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Close to 17 colleges in Gujarat have come under the scanner of CBI and All India Council for Technical Education (AICTE) due to alleged irregularities in their recognition.
The CBI, Gandhinagar, along with AICTE officials raided two colleges in Rajkot on Wednesday in connection with the alleged bribery case involving AICTE chairman.
According to highly-placed sources in AICTE, of the 35 colleges indicted by the CBI in Andhra Pradesh and Gujarat, 17 are in Gujarat alone. These include seven in pharmacy, eight in MBA and two in engineering.
“The Gujarat-based colleges under scanner are those from the 22 self-financed engineering colleges, 15 MBA colleges and 14 pharmacy colleges that started this year,” said a AICTE source.
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Against the backdrop of attacks on Indian students in Australia, India has said the agents of the rapidly growing private educational providers in this country are duping gullible youths by promising permanent residency to them through courses like hair-dressing.
Both Indian Deputy High Commissioner V K Sharma and Consulate General in Melbourne Anita Nair said there has been a significant growth in private educational institutions in Australia in recent years. These institutes get students through their India-based agents, who do not provide correct information and the students discover after landing here that they have been cheated.
“Many of the students do not have money to support them. They work extra time at different places and get exposed to criminal elements at night while returning home,” Sharma said.
The flow of Indian students here has increased by 164 per cent in 2007 over 2006 while it rose by 94 per cent in 2008 over the previous year. At present, nearly 97,000 Indian students are pursuing higher education in Australia.
Nearly 50 per cent of these Indian students are studying at the private Vocational Educational Training (VET) colleges.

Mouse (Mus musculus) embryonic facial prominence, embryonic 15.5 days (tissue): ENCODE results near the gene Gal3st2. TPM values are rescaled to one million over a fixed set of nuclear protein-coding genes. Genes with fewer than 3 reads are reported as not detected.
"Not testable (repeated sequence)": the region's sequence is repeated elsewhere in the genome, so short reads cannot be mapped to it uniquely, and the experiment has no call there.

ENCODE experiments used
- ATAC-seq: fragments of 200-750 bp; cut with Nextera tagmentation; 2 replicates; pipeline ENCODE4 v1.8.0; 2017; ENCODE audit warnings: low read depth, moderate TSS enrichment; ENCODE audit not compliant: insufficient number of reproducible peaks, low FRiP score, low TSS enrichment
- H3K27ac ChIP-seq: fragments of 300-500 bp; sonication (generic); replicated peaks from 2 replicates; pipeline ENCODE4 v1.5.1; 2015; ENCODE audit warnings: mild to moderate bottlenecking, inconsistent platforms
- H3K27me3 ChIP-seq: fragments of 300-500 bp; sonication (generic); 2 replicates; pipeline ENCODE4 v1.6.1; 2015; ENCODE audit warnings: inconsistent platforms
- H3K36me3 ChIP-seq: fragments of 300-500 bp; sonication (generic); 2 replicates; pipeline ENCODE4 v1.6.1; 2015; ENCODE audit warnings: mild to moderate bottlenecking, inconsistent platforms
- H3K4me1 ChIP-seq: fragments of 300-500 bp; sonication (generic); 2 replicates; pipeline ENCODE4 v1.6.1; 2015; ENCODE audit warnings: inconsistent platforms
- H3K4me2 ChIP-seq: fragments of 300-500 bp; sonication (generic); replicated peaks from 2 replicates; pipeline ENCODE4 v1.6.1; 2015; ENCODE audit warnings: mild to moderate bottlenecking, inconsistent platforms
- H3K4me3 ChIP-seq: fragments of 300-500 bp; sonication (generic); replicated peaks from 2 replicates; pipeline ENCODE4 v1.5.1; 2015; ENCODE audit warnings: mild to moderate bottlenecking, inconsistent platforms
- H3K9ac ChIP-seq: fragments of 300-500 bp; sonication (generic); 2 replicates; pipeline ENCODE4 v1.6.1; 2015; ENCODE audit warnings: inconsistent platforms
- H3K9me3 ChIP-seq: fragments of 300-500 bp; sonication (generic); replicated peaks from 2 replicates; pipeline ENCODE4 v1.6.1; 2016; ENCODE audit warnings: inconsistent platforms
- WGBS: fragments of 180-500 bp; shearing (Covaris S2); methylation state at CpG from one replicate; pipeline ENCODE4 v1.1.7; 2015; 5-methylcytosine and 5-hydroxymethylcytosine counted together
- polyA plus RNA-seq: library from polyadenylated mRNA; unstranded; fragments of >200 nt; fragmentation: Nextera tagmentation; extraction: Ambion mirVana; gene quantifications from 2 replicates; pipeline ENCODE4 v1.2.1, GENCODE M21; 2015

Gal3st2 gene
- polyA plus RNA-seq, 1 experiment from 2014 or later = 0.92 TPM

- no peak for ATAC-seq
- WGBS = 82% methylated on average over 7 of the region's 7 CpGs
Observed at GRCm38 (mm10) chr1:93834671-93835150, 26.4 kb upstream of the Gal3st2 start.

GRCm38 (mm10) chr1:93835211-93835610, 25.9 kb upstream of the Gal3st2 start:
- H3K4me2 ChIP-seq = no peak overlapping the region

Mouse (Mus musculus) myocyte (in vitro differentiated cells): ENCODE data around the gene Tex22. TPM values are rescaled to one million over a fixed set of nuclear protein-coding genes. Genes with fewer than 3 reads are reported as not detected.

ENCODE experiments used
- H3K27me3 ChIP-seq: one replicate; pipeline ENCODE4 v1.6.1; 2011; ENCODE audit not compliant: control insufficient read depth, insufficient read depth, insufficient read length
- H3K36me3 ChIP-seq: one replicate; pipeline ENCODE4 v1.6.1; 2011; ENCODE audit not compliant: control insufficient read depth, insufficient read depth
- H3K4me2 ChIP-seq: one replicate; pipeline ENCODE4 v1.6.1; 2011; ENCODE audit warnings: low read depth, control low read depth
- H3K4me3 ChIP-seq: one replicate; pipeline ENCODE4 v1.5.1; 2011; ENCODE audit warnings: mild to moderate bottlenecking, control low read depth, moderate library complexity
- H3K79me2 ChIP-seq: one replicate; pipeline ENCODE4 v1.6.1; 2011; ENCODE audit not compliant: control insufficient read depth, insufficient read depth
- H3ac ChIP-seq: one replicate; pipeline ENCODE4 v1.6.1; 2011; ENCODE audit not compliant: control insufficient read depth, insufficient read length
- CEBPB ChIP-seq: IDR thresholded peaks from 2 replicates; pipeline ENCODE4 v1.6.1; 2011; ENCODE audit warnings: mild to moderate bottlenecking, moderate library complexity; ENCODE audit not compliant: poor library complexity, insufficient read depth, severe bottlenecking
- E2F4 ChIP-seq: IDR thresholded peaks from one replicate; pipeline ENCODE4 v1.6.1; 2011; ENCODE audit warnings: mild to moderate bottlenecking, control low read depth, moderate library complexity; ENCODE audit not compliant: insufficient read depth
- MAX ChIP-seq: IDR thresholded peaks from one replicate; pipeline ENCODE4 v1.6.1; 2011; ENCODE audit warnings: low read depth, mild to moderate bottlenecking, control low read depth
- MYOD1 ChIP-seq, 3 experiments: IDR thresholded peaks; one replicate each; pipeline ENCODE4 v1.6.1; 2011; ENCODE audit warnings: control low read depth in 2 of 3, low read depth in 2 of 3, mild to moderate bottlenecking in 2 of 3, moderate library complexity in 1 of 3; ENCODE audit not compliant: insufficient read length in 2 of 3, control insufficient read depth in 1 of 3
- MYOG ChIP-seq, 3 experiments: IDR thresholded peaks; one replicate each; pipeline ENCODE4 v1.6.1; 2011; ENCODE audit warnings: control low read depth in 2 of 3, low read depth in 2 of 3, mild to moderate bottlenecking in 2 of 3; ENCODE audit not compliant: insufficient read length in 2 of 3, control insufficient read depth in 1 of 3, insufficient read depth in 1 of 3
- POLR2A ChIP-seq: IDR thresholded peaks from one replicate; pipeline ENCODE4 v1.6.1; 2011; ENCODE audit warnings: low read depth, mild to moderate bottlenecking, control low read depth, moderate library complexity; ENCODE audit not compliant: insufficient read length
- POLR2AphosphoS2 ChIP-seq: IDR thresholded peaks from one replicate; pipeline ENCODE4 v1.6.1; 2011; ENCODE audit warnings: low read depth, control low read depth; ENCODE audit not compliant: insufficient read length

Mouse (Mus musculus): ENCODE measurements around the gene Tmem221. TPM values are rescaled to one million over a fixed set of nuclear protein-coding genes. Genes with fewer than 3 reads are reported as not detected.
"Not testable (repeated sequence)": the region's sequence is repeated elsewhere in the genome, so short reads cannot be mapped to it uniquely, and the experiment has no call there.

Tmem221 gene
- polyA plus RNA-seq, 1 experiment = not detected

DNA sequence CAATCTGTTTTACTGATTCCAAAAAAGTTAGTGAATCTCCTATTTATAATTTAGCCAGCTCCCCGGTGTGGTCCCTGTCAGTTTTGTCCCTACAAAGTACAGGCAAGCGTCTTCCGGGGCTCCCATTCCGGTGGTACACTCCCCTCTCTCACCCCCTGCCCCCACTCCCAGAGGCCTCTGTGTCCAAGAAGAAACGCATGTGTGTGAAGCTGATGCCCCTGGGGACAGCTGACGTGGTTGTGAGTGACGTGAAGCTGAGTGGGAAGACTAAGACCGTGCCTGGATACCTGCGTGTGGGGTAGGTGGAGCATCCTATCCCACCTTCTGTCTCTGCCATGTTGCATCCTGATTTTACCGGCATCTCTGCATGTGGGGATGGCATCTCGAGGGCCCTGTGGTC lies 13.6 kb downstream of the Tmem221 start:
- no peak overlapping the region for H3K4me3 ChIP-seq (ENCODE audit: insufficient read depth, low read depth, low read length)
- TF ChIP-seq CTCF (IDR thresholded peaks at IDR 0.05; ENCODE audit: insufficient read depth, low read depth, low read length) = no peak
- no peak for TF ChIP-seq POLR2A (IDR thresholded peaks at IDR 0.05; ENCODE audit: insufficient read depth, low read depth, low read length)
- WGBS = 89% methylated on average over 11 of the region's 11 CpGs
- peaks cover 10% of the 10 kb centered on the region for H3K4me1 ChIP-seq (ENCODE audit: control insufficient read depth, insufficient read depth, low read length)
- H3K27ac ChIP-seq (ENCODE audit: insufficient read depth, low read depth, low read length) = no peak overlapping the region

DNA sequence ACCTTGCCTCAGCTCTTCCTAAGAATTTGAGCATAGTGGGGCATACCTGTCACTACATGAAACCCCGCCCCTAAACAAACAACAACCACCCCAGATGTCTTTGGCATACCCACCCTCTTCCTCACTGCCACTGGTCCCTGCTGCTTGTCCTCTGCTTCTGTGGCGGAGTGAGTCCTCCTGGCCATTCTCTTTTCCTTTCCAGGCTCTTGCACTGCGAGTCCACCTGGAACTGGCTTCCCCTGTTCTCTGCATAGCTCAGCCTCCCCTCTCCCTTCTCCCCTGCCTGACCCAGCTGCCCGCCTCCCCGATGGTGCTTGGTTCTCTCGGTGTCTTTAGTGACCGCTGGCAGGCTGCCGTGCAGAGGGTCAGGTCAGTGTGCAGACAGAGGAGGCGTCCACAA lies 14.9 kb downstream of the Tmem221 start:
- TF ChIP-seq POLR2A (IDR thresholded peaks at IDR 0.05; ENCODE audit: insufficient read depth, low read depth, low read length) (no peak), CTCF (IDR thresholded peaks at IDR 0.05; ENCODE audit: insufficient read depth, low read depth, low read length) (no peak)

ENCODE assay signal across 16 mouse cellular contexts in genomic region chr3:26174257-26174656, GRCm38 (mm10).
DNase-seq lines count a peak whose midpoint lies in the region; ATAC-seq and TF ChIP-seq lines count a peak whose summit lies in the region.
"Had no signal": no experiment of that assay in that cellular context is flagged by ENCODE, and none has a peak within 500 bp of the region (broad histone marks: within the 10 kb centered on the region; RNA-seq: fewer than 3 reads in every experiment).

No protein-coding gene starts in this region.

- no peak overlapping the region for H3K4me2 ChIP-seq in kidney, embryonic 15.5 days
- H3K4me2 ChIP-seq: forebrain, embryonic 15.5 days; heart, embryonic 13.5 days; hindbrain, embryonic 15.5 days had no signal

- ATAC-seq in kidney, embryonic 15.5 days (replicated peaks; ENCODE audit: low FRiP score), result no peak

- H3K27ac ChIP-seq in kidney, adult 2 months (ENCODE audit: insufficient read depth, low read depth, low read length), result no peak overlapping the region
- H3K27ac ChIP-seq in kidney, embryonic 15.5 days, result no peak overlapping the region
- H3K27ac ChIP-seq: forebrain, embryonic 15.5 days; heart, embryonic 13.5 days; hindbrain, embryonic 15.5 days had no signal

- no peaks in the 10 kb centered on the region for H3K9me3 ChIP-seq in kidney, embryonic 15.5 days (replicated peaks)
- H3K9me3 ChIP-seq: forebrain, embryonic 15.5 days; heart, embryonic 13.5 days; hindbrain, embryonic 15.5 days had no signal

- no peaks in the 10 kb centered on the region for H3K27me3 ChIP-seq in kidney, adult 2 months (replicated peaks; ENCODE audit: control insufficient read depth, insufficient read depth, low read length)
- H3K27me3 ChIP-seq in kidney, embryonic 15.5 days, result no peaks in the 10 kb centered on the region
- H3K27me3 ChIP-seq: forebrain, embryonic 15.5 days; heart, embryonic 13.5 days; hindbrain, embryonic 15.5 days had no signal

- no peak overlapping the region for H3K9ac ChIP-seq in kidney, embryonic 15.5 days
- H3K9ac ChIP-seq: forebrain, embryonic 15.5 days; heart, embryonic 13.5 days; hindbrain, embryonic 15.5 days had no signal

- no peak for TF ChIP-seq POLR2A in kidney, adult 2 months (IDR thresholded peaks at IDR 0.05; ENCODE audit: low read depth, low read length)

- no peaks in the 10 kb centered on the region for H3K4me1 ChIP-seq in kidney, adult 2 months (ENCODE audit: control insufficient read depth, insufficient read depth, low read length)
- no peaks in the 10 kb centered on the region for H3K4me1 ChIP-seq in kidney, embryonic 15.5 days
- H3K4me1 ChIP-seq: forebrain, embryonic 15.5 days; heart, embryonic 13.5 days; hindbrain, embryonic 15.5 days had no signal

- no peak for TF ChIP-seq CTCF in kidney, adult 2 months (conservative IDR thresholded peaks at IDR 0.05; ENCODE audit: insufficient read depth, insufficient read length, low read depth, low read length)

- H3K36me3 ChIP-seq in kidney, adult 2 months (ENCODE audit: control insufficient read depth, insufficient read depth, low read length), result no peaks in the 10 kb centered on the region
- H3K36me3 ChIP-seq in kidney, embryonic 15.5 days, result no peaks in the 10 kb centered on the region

“Unfortunately, the entire thing is linked to migration. People pay 20,000 Australian dollars for courses like hair- dressing in private institutes. They do so on the advice of agents who tell them that they would get permanent residency in Australia as that particular course is regarded as a high -skilled subject,” Sharma said.
Source: Economic Times
Students from several Asian countries prefer Indian cities for education. The latest city to join the fray is Jaipur. This is mainly due to the recession and the Pink City being a safer and cheaper destination.
Almost half a dozen premier schools have registered substantial rise in enrolments from foreign students. Most of these students are from West Asia, South Asia, United Kingdom and the US. “This year 240 students took admission against last year’s 60 from these countries. This unprecedented spurt is due to the sharp fall in NRI’s and foreigners’ income due to recession,” said principal of a city public school.
Most schools have confirmed that students from these countries have come to India for education, as education has become “unaffordable’’ in their own countries. Ken Aphicha, a native of Bangkok and a student of public school in the city has come for a year to prepare for competitive exams. “I am here to hone my skills, so that when market bounces back I apply for US universitities,” added Aphicha.